“The landslide distances from last year’s Virginia earthquake are remarkable compared to historical landslides across the world and represent the largest distance limit ever recorded,” said Edwin Harp, USGS scientist and co-author of this study. “There are limitations to our research, but the bottom line is that we now have a better understanding of the power of East Coast earthquakes and potential damage scenarios.”
The difference between seismic shaking in the East versus the West is due in part to the geologic structure and rock properties that allow seismic waves to travel farther without weakening.
Learn more about the 2011 central Virginia earthquake.

The South Korean Nuclear Horn (Daniel 8:8)

South Korean soldiers stand guard at a guard post near the Demilitarized Zone (DMZ) dividing two Koreas in the border city of Paju on August 11, 2017. As nuclear-armed North Korea’s missile stand-off with the US escalates, calls are mounting in the South for Seoul to build nuclear weapons of its own to defend itself — which would complicate the situation even further. / AFP PHOTO / JUNG Yeon-Je

As nuclear-armed North Korea’s missile stand-off with the US escalates, calls are mounting in the South for Seoul to build nuclear weapons of its own to defend itself — which would complicate the situation even further.
The South, which hosts 28,500 US troops to defend it from the North, is banned from building its own nuclear weapons under a 1974 atomic energy deal it signed with the US, which instead offers a “nuclear umbrella” against potential attacks.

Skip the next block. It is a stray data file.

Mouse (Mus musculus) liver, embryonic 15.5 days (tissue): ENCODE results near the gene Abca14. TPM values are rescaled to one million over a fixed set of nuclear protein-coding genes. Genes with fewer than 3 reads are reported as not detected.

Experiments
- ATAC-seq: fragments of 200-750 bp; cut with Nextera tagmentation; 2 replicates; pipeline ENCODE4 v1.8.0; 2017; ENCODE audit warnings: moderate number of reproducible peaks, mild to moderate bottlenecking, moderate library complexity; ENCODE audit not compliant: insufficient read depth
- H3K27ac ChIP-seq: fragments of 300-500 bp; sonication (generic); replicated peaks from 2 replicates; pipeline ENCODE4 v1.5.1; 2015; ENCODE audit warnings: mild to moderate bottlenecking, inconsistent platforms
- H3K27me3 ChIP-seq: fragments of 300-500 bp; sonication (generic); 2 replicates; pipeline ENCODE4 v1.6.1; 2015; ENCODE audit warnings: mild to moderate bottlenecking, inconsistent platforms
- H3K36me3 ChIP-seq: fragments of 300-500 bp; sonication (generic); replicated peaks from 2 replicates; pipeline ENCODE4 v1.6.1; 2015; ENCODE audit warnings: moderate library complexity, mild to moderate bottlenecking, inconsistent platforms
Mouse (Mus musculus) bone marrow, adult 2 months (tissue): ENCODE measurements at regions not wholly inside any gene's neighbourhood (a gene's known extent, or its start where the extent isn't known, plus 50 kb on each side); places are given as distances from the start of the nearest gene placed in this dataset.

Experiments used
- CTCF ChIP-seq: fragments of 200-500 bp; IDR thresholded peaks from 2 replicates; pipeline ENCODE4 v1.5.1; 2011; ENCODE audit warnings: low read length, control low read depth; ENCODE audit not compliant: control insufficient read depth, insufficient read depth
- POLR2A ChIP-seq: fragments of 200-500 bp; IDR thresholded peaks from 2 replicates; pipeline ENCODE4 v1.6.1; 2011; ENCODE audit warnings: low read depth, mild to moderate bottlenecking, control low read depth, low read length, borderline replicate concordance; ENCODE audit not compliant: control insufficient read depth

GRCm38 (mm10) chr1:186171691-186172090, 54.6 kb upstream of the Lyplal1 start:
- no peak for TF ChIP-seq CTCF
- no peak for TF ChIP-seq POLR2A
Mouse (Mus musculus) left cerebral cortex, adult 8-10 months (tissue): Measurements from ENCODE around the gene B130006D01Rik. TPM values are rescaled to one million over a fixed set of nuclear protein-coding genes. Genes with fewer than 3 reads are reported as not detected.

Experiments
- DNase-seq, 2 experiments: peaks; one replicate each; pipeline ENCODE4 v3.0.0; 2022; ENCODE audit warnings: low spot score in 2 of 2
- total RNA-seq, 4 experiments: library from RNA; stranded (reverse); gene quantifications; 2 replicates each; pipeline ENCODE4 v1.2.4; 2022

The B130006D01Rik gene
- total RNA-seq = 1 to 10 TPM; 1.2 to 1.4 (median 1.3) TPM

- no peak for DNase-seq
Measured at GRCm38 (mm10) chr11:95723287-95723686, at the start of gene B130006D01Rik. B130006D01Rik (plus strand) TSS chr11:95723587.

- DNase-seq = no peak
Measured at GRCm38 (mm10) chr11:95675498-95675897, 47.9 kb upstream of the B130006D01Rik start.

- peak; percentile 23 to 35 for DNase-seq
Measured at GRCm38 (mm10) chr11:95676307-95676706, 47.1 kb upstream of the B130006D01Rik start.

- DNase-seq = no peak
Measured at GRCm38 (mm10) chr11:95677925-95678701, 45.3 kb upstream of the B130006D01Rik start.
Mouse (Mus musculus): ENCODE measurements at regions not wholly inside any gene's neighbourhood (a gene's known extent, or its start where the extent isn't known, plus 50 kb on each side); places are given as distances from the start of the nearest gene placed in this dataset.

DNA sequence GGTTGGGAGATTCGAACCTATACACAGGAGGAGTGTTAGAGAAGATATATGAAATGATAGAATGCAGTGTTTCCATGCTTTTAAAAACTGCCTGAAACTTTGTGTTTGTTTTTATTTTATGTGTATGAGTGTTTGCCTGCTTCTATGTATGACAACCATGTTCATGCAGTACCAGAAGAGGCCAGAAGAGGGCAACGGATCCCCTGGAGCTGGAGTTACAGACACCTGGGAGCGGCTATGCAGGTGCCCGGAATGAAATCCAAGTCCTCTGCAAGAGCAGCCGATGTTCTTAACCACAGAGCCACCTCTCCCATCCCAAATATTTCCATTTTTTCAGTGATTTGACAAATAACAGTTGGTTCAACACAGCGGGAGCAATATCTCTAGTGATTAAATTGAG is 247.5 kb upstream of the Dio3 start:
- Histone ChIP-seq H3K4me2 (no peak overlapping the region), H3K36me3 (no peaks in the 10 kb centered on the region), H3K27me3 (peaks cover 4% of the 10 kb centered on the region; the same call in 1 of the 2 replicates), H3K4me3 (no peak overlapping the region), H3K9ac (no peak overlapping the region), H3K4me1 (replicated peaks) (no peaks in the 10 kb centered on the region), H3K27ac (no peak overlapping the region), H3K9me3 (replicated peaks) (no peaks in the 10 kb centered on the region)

But with Pyongyang regularly threatening to turn Seoul into a “sea of flames” — and nagging questions over Washington’s willingness to defend it if doing so put its own cities in danger of retaliatory attacks — the South’s media are leading calls for a change of tack.
South Korea, which fought a war with the North that ended in a stalemate in 1953, is highly technologically advanced and analysts estimate it could develop an atomic device within months of deciding to do so.
“Now is time to start reviewing nuclear armament,” the Korea Herald said in an editorial Friday.
After Pyongyang conducted two successful tests of an intercontinental ballistic missile last month, putting much of the mainland United States within reach, the paper warned: “Trust in the nuclear umbrella the US provides to the South can be shaken.”
It urged Washington to deploy some of its atomic weapons to South Korea if it did not want to see a nuclear-armed Seoul.
The US stationed some of its atomic weapons in the South following the 1950-53 Korean War, but withdrew them in 1991 when two Koreas jointly declared they would make the peninsula nuclear-free.
But Pyongyang carried out its first nuclear test in 2006, and formally abandoned the deal in 2009.
Tensions have soared in recent months with US President Donald Trump this week warning of “fire and fury” against Pyongyang, which threatened missile strikes near the US territory of Guam.
The North’s military chief Ri Myong Su responded saying that if the US continued in its “reckless” behaviour, Pyongyang would “inflict the most miserable and merciless punishment upon all the provokers”.
The latest war of words between Trump and the North — ruled by young leader Kim Jong-Un — unnerved many in the South, even though it has become largely used to hostile rhetoric from its neighbour.
A conflict between the North and the US could have devastating consequences for Asia’s fourth-largest economy, with Seoul within range of Pyongyang’s vast conventional artillery forces.